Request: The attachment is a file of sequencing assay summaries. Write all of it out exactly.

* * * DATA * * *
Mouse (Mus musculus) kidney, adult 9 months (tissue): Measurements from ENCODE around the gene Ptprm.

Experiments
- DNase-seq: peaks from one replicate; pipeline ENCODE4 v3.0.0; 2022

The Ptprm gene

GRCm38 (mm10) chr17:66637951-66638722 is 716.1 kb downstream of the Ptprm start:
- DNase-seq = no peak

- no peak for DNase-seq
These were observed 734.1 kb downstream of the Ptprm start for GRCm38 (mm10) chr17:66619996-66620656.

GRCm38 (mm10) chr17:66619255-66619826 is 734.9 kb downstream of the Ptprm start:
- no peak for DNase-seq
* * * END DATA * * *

Mouse (Mus musculus) kidney, adult 9 months (tissue): Measurements from ENCODE around the gene Ptprm.

Experiments
- DNase-seq: peaks from one replicate; pipeline ENCODE4 v3.0.0; 2022

The Ptprm gene

GRCm38 (mm10) chr17:66637951-66638722 is 716.1 kb downstream of the Ptprm start:
- DNase-seq = no peak

- no peak for DNase-seq
These were observed 734.1 kb downstream of the Ptprm start for GRCm38 (mm10) chr17:66619996-66620656.

GRCm38 (mm10) chr17:66619255-66619826 is 734.9 kb downstream of the Ptprm start:
- no peak for DNase-seq